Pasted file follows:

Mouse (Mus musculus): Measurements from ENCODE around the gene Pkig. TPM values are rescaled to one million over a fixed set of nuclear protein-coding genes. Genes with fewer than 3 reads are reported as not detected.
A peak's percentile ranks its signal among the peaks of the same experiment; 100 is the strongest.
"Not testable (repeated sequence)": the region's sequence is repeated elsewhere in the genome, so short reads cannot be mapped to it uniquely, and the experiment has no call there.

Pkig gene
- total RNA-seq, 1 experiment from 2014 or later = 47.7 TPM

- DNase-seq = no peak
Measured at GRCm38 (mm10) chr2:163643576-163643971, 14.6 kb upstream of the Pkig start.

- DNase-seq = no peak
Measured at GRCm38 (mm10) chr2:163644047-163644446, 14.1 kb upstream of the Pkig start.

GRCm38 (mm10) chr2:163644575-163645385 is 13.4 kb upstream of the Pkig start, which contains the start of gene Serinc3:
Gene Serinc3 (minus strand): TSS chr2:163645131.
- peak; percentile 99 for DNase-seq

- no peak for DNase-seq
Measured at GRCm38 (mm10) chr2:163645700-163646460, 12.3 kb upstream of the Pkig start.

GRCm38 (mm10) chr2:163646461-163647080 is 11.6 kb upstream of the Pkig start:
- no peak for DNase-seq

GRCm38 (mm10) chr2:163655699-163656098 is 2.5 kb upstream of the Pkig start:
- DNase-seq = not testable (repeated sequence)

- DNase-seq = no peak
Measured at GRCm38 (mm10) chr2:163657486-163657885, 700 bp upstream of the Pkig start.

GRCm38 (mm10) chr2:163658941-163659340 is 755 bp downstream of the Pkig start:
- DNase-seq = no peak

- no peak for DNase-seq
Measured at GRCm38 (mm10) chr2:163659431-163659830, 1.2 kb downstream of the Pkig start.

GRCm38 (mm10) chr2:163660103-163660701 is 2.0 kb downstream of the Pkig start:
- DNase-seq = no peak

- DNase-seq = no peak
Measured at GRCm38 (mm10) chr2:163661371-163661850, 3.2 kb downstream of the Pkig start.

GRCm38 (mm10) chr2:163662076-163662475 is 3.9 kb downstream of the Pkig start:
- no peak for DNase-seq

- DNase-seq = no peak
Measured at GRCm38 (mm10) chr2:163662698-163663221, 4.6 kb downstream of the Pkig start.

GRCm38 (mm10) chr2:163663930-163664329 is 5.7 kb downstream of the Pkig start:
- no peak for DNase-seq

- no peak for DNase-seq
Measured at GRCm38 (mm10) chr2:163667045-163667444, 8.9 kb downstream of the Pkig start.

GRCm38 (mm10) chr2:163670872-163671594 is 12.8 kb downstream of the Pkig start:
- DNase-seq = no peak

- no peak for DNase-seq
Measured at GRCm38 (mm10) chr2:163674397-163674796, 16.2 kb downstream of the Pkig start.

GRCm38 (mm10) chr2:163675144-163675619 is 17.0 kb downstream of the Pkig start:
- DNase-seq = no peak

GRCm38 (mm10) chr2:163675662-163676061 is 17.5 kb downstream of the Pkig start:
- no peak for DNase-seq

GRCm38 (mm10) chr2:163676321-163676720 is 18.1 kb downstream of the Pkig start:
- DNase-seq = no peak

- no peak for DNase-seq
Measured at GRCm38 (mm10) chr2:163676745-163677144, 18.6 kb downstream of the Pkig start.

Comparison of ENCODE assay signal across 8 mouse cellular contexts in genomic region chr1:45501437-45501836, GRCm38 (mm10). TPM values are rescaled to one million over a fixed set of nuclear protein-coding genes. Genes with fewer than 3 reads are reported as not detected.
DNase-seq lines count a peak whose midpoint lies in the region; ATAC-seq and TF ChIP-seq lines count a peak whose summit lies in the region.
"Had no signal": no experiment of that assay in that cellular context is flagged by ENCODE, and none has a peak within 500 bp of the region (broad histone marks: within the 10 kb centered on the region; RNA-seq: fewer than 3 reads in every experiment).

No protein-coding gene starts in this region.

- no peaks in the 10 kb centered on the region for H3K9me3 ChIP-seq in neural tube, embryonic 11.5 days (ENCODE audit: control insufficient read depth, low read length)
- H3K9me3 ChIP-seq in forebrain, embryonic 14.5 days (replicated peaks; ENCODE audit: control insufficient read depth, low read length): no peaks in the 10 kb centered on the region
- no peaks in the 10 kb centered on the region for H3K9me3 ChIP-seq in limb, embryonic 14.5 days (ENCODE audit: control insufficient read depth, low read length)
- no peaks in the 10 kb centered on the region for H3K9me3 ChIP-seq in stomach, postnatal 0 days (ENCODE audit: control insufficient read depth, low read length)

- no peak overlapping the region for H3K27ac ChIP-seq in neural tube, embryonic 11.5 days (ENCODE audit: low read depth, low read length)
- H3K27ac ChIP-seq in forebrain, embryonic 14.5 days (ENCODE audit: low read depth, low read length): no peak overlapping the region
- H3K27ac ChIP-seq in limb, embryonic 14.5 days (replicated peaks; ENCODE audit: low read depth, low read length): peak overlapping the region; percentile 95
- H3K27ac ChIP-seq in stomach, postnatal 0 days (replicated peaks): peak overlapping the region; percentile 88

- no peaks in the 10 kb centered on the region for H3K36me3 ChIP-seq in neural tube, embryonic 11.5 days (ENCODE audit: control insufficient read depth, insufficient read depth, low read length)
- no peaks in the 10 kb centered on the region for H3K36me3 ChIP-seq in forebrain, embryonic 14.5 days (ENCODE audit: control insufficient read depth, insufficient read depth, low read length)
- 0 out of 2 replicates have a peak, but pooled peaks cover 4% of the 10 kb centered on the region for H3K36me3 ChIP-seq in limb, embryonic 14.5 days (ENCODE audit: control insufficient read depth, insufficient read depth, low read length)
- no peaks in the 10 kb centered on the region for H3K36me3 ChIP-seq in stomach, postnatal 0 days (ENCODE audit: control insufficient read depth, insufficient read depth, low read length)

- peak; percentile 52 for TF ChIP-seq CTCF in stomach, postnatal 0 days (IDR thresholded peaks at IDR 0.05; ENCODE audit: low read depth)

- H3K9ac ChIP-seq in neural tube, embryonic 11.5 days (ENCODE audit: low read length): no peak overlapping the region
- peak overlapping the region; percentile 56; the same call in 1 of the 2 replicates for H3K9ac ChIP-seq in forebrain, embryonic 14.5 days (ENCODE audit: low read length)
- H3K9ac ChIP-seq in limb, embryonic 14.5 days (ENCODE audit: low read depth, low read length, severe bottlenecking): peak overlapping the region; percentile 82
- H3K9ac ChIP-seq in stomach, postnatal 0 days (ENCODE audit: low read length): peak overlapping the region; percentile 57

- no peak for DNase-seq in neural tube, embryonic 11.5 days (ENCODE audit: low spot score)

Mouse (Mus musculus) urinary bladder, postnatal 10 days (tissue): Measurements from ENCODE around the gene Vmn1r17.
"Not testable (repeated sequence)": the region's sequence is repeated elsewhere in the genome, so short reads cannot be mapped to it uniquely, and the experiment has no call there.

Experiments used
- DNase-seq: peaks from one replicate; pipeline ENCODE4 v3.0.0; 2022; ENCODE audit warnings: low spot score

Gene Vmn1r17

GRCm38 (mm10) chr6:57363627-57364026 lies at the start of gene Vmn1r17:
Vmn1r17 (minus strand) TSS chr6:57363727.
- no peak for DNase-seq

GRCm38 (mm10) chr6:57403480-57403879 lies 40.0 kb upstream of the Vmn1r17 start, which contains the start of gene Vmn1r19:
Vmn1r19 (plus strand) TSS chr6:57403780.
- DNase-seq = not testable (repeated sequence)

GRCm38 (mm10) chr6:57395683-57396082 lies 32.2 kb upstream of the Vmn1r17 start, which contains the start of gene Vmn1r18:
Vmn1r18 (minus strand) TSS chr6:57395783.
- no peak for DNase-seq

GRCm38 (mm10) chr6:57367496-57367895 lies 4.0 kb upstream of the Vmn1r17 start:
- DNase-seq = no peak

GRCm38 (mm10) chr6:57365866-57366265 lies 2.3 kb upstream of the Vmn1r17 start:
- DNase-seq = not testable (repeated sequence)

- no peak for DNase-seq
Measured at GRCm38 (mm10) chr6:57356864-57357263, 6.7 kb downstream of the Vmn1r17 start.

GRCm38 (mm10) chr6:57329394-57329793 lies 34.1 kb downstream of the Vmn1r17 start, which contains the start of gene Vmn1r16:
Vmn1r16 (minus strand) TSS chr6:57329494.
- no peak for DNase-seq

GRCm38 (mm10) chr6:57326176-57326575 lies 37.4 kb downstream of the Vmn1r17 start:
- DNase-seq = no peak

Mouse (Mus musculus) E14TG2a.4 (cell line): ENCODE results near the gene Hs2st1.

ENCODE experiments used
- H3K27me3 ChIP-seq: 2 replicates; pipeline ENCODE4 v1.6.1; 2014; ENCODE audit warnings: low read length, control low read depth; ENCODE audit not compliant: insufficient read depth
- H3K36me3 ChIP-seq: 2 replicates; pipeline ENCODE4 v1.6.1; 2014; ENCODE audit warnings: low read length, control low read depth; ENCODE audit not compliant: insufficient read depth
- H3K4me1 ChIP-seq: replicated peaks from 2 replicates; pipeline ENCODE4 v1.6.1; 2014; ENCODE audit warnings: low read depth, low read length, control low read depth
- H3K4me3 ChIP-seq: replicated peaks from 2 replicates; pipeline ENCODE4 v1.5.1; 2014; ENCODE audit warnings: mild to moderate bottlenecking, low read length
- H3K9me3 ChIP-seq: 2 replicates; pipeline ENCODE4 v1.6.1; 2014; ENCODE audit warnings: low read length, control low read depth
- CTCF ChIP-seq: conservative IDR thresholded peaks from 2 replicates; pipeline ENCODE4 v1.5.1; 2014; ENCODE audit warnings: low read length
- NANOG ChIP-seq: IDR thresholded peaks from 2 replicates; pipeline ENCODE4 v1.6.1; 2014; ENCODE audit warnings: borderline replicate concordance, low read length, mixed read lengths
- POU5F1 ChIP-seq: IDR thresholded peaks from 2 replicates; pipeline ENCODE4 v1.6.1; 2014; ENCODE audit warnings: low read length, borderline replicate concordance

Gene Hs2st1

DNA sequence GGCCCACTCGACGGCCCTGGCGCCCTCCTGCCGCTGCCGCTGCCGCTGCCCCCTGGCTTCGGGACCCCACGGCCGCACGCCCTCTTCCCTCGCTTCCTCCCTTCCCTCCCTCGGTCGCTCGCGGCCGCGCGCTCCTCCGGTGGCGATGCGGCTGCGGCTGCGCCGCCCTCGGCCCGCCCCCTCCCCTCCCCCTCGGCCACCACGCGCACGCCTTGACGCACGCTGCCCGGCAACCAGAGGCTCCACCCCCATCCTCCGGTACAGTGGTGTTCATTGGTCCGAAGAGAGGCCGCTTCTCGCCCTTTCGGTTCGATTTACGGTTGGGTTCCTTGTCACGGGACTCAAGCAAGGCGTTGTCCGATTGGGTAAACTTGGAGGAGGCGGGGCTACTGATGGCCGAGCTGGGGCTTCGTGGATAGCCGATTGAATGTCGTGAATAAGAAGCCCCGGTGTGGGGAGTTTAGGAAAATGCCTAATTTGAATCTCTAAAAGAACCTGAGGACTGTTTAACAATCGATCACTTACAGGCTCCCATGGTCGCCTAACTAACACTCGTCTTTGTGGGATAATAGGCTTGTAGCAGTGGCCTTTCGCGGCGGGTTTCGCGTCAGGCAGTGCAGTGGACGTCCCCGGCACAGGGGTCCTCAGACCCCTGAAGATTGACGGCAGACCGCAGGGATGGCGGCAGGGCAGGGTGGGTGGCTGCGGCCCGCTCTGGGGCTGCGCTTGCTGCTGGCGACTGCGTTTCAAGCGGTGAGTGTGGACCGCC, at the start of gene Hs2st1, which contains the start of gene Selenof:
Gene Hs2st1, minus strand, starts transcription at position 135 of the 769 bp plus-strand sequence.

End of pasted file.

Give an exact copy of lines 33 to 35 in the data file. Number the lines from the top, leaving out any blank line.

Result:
GRCm38 (mm10) chr2:163663930-163664329 is 5.7 kb downstream of the Pkig start:
- no peak for DNase-seq

- no peak for DNase-seq